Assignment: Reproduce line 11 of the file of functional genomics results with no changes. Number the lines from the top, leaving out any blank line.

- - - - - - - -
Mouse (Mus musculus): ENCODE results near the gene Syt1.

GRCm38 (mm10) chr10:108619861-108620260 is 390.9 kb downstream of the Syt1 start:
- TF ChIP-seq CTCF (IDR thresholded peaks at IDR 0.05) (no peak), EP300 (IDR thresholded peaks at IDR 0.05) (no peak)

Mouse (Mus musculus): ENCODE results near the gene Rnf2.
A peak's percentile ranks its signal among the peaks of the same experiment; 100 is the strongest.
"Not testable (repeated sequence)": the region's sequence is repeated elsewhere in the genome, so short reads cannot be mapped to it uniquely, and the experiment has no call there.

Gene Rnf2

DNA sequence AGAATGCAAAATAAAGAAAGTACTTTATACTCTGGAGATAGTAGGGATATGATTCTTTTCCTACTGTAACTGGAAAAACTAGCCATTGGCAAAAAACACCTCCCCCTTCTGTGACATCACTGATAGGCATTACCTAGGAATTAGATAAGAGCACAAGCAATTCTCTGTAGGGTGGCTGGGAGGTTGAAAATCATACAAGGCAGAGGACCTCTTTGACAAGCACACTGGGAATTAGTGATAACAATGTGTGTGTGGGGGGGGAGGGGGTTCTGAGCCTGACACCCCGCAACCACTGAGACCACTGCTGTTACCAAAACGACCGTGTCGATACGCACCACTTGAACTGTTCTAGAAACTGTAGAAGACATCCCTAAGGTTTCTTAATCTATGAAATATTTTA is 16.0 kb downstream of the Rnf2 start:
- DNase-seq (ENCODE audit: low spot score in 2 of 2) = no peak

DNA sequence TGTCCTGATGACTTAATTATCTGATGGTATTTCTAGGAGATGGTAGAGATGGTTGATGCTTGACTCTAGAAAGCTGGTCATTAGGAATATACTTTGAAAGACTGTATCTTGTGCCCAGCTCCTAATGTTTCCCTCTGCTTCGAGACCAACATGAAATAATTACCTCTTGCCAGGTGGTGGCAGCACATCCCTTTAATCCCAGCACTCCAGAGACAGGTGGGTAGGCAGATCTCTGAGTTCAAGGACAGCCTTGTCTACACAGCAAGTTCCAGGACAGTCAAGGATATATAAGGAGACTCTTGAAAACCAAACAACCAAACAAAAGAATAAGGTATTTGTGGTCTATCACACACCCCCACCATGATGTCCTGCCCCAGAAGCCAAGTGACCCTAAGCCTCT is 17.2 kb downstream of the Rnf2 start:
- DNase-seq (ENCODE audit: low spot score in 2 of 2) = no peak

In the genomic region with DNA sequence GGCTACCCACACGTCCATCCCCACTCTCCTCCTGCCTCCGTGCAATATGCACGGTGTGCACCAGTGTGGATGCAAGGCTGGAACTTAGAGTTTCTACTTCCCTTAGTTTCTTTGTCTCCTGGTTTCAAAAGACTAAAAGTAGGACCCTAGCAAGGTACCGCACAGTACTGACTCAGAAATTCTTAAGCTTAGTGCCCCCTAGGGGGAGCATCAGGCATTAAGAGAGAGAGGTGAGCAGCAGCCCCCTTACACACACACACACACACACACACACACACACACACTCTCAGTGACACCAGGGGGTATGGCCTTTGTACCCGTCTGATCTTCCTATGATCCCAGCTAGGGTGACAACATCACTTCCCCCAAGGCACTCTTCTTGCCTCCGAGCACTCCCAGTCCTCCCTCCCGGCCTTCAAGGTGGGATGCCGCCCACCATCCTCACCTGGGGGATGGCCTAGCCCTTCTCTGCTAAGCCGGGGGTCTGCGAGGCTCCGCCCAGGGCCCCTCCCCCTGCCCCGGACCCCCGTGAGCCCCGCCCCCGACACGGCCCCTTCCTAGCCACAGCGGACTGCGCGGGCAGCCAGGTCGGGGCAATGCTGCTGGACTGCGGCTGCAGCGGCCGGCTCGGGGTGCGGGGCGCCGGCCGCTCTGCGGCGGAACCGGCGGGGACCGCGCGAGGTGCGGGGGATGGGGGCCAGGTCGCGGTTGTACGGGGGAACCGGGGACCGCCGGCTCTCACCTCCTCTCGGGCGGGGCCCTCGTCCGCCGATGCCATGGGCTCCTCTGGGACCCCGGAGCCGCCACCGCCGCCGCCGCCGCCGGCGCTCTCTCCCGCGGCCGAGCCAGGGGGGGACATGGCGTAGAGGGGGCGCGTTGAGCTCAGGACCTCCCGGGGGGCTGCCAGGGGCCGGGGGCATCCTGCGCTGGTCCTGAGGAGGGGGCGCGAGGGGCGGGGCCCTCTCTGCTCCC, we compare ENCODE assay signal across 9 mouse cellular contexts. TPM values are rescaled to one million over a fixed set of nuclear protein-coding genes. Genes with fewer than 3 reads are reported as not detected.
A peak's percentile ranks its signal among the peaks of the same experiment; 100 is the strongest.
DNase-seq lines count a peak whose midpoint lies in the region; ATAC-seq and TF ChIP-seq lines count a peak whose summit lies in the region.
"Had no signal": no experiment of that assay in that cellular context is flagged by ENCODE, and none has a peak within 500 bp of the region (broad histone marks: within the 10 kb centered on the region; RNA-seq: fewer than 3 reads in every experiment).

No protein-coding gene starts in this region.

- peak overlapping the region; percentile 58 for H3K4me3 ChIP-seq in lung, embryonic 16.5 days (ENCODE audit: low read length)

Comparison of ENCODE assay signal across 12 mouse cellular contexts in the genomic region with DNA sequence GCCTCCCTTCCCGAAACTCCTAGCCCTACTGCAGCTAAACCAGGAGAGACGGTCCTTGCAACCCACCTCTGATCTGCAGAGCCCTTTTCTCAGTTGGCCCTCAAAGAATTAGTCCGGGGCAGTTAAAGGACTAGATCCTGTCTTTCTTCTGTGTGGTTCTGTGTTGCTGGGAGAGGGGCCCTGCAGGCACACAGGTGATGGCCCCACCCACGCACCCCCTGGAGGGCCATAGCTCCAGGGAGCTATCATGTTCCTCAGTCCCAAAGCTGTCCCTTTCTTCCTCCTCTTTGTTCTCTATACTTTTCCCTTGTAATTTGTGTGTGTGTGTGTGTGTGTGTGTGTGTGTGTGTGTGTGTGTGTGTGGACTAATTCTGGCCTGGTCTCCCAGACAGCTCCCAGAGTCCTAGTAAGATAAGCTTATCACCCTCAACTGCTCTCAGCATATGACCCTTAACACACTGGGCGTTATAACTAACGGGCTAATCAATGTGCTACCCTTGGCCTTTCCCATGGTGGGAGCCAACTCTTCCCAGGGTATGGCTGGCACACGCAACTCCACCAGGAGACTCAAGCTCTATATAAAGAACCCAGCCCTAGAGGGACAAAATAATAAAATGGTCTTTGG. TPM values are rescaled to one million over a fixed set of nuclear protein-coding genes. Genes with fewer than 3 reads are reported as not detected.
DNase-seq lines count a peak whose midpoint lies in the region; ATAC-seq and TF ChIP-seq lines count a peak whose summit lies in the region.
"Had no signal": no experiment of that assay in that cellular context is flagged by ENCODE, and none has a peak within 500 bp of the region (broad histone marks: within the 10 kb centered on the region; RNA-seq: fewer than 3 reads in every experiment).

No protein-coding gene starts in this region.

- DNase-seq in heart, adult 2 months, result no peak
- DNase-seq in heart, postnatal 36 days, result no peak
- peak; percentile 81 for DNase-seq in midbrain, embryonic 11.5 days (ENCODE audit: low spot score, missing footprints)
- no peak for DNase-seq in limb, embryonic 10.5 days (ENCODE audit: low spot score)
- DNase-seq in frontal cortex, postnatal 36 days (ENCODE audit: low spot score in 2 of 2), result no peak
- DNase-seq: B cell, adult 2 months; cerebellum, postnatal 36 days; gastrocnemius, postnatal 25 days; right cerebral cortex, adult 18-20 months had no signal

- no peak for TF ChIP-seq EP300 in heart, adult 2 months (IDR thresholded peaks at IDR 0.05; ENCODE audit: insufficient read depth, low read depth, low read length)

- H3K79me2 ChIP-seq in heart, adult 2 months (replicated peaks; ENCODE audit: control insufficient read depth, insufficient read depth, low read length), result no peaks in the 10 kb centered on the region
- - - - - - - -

- DNase-seq (ENCODE audit: low spot score in 2 of 2) = no peak